People often say that there are no guarantees in life. Though that may be the case, most people believe in certain basic human rights. Is it a basic human right to have access to adequate amounts of food? Or should it just be a matter of survival of the fittest?
Summit to look at hunger,
food insecurity in Hawaii
In November of 1996, representatives from 185 countries and the European Community met in Rome for the United Nations Hunger Summit. Their goal was to set in place an international plan to work toward solving world hunger.
At that conference, the following statement was made: "We consider it intolerable that more than 800 million people throughout the world, and particularly in developing countries, do not have enough food to meet their basic nutritional needs."
Those attending agreed to the ambitious goal of reducing the number of hungry people in the world by half by 2015.
Next week, a half-day conference called "Hunger Summit 2001" will be held in Honolulu to take a hard look at hunger and food insecurity in Hawaii. The conference is designed to increase awareness of the extent of the problem and to stimulate collaboration among organizations and individuals.
Conference organizers Dr. Joda Derrickson, executive director of Full Plate Inc., and Shireen Zaman, a visiting Congressional Hunger Fellow from Washington D.C., see this conference as a first step toward developing a more comprehensive and effective community approach to eliminating hunger in Hawaii.
The local situation is more serious than most of us might imagine.
In 1999, Derrickson collaborated with the state Office of Health Status Monitoring and the state Office of Planning to assess the extent of food insecurity in Hawaii, using a state Department of Health survey. The results were shocking, indicating that one in five Hawaii residents lived in households experiencing food insecurity.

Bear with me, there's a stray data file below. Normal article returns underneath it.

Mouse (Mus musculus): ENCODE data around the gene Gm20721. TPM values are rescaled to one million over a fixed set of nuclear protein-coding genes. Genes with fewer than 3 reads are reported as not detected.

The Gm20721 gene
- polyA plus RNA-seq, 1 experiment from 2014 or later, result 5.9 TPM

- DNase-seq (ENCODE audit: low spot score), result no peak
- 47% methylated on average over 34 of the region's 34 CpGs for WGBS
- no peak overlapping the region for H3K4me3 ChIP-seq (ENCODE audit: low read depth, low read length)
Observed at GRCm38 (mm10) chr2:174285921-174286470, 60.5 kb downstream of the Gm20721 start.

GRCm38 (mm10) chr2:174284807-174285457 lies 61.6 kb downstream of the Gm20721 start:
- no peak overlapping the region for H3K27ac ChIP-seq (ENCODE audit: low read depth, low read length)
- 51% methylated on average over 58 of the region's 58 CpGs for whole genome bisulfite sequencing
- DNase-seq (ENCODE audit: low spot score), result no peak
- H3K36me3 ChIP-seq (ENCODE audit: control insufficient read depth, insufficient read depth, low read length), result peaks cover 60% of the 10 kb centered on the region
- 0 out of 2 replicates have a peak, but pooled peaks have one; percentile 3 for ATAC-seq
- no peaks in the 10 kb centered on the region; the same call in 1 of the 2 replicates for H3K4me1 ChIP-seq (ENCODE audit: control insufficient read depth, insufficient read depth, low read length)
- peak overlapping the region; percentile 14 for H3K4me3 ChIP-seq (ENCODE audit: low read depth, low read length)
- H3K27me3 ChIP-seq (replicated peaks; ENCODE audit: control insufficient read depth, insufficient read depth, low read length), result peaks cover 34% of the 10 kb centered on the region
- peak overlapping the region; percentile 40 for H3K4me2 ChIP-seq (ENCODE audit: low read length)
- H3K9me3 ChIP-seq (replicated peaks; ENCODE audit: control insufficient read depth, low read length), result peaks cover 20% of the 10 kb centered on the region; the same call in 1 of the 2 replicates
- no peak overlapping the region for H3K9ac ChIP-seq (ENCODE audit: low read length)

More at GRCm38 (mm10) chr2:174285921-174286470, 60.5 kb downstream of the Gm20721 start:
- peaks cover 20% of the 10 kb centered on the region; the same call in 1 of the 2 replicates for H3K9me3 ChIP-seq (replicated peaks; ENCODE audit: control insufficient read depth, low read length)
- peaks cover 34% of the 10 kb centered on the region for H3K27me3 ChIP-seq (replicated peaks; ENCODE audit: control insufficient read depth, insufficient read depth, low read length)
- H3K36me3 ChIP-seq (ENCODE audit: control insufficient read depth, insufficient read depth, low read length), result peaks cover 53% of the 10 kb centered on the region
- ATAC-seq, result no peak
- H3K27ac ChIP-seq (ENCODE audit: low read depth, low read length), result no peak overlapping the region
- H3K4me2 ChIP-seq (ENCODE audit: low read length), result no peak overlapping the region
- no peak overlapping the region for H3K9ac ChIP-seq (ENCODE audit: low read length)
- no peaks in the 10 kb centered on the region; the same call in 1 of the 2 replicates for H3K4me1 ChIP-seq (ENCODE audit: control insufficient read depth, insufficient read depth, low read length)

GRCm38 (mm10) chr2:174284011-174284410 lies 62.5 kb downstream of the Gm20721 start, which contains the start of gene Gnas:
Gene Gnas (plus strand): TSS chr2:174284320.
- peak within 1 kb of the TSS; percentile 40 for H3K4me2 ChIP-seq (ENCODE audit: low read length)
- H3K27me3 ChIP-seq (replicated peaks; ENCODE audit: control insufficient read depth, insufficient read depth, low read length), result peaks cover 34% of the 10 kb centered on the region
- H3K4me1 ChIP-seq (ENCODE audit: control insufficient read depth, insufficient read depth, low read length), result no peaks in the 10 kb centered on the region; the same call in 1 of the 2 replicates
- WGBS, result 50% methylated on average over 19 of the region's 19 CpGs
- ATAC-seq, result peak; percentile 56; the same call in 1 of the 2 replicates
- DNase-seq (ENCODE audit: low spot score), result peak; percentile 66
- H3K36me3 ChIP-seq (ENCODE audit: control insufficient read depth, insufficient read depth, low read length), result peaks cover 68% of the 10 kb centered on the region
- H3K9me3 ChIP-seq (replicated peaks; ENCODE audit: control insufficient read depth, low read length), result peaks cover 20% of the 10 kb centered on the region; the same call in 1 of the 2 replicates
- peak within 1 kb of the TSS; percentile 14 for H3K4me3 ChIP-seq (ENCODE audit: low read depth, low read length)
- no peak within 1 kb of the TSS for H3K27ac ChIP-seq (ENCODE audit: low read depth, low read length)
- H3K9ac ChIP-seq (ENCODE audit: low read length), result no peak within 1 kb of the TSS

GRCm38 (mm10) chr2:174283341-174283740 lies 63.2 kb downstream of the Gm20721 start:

Food insecurity is defined as whenever the availability of nutritionally adequate, safe and socially acceptable foods is limited or uncertain. The international trend is to use food insecurity rather than hunger to identify food problems. Eliminating it decreases the risk of serious social and health problems. Prevention is like treating the cause of many crime and health problems, rather than waiting to treat the more expensive symptoms.
In response to the dire statistics identified in 1999, Derrickson and partners founded the non-profit Full Plate, to conduct research on food insecurity, enhance collaboration among those working on solutions and inform the broader community.
Hunger Summit 2001 takes place from 8:15 a.m. to 11:45 a.m. Nov. 14 at Central Union Church. To register call the Full Plate office at 941-6666 or e-mail email@example.com.
Speakers will include Dr. Kay Baker of the state Department of Health's Office of Health Status Monitoring, Brett Schlemmer of Hawaii Foodbank and Linda Stone of the Western Region Anti-Hunger Alliance.
Joannie Dobbs, Ph.D., C.N.S., is a food and nutrition consultant
and owner of Exploring New Concepts, a nutritional consulting firm.
She is also responsible for the nutritional analyses
indicated by an asterisk in this section.
Alan Titchenal, Ph.D., C.N.S., is a sports nutritionist in the
Department of Human Nutrition, Food and Animal Science,
University of Hawaii-Manoa.